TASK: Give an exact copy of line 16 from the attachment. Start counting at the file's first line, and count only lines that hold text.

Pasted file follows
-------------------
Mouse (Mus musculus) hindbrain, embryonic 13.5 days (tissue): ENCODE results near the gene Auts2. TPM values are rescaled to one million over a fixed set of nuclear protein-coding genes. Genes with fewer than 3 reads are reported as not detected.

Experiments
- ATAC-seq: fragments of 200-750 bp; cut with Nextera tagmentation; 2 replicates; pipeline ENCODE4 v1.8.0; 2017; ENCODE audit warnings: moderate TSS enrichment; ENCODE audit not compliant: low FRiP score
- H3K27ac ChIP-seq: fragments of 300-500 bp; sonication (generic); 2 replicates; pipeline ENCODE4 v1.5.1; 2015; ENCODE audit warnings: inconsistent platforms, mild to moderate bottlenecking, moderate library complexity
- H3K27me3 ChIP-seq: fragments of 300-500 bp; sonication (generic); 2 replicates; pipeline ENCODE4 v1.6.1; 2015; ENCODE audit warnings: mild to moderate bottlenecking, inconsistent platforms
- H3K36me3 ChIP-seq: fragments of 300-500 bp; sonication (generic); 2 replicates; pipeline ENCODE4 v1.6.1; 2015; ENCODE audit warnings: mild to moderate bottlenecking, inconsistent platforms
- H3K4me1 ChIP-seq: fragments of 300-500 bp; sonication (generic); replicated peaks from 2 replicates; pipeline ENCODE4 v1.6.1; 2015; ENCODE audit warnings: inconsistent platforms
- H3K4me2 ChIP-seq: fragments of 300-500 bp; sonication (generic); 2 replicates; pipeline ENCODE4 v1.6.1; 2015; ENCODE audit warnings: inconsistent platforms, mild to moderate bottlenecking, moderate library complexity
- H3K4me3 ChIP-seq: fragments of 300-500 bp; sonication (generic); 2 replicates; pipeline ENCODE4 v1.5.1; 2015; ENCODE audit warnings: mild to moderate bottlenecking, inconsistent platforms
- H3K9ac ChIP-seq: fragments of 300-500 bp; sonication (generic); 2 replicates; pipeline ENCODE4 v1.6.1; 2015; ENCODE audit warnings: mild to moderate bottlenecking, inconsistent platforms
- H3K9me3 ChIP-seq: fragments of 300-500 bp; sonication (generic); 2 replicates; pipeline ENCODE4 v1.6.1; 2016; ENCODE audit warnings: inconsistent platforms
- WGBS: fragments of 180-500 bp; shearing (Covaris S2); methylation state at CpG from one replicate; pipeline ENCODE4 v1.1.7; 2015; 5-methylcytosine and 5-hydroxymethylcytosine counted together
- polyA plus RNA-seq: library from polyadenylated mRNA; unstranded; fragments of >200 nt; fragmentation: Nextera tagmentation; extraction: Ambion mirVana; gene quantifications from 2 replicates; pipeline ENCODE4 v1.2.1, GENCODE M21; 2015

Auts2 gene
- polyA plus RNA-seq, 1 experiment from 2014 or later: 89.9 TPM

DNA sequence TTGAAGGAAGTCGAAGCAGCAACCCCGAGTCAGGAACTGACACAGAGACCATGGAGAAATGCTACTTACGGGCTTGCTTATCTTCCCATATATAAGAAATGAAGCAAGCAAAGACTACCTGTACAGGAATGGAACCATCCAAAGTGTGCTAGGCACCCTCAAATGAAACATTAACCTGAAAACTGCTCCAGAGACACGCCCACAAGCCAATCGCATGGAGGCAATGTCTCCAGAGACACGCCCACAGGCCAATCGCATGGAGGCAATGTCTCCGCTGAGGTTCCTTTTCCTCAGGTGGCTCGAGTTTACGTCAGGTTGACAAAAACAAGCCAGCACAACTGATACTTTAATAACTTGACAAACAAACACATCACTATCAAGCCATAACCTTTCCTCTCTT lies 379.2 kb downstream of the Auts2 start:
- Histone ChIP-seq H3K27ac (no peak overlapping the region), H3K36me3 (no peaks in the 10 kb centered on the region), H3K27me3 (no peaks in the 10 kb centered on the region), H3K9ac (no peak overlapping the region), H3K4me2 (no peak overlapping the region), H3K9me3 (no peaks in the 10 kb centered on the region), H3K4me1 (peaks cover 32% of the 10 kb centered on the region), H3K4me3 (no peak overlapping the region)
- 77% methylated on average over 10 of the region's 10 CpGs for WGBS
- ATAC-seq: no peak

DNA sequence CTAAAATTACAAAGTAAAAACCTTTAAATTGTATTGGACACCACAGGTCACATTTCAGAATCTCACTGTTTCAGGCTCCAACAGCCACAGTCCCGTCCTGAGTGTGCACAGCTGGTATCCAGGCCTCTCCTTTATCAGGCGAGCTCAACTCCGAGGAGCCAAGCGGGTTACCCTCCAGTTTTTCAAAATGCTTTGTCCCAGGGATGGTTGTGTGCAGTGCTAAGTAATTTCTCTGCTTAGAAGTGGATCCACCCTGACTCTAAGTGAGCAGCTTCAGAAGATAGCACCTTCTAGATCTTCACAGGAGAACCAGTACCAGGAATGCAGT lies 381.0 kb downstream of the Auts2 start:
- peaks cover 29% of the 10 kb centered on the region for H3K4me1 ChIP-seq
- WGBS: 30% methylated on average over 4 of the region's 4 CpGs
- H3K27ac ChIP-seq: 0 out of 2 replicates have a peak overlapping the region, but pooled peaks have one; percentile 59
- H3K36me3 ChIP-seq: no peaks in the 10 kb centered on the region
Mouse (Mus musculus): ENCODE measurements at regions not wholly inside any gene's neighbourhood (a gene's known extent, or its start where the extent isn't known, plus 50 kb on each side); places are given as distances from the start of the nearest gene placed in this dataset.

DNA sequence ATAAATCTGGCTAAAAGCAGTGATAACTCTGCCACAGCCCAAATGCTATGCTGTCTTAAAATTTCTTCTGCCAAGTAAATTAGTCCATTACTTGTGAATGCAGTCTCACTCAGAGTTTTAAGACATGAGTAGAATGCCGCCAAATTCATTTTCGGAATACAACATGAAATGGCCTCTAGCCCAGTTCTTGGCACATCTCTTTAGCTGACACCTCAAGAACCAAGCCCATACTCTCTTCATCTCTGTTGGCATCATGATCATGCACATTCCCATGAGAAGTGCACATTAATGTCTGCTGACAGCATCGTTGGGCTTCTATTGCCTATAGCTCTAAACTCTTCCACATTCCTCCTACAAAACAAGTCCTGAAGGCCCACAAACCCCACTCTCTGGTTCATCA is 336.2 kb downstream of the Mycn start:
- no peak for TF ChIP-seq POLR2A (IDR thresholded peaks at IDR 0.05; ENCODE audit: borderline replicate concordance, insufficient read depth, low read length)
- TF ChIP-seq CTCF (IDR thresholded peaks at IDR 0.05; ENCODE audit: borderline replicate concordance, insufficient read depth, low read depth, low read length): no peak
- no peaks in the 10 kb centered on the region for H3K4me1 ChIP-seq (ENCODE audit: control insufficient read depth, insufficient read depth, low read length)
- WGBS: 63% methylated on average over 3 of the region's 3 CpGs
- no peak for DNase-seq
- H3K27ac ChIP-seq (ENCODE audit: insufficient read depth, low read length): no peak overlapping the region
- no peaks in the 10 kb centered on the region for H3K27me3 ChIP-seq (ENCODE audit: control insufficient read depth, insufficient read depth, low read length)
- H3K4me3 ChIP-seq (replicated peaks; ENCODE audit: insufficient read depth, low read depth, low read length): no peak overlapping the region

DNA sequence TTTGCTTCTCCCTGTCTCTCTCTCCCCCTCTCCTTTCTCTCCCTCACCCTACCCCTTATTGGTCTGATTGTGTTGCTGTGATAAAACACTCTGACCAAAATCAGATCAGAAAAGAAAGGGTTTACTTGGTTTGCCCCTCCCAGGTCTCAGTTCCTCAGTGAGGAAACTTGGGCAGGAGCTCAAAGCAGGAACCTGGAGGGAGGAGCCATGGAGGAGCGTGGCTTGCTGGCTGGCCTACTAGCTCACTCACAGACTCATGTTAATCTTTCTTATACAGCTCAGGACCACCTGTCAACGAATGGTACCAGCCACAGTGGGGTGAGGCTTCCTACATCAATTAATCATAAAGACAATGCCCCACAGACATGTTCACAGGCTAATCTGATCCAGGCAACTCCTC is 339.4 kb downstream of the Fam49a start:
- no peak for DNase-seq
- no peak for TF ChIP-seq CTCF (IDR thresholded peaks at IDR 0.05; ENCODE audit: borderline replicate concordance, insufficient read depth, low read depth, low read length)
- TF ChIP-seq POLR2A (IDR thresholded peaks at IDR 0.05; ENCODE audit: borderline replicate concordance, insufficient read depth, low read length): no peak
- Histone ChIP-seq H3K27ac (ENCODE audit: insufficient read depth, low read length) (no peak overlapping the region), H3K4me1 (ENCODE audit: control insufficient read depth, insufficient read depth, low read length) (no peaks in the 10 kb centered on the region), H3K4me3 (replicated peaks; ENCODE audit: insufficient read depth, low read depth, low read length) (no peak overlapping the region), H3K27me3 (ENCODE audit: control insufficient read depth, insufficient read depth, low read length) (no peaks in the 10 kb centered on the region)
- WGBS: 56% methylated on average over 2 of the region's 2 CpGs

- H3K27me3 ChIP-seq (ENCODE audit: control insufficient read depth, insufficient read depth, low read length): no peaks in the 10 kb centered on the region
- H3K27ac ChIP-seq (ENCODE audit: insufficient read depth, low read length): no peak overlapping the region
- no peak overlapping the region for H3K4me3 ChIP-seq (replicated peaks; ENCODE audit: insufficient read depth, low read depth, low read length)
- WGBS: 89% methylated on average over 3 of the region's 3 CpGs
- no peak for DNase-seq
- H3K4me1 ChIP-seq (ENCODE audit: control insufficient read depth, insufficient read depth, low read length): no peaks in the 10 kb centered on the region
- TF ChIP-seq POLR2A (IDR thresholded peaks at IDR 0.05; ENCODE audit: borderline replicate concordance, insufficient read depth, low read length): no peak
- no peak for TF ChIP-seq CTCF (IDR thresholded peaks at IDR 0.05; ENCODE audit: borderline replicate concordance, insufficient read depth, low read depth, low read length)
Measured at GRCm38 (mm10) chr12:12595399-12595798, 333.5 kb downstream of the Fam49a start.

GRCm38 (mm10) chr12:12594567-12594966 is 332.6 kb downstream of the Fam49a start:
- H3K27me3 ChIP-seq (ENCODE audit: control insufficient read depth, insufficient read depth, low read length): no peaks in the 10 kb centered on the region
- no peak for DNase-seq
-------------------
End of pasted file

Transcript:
DNA sequence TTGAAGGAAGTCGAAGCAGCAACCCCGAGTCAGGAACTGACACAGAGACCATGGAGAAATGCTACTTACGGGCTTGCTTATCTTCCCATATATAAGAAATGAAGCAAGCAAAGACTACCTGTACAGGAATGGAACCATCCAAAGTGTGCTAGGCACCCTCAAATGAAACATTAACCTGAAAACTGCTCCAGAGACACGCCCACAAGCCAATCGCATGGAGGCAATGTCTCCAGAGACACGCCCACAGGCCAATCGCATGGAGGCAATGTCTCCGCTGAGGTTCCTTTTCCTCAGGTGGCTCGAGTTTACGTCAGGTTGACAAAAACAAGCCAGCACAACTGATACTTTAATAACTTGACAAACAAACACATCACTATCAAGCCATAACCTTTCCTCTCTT lies 379.2 kb downstream of the Auts2 start: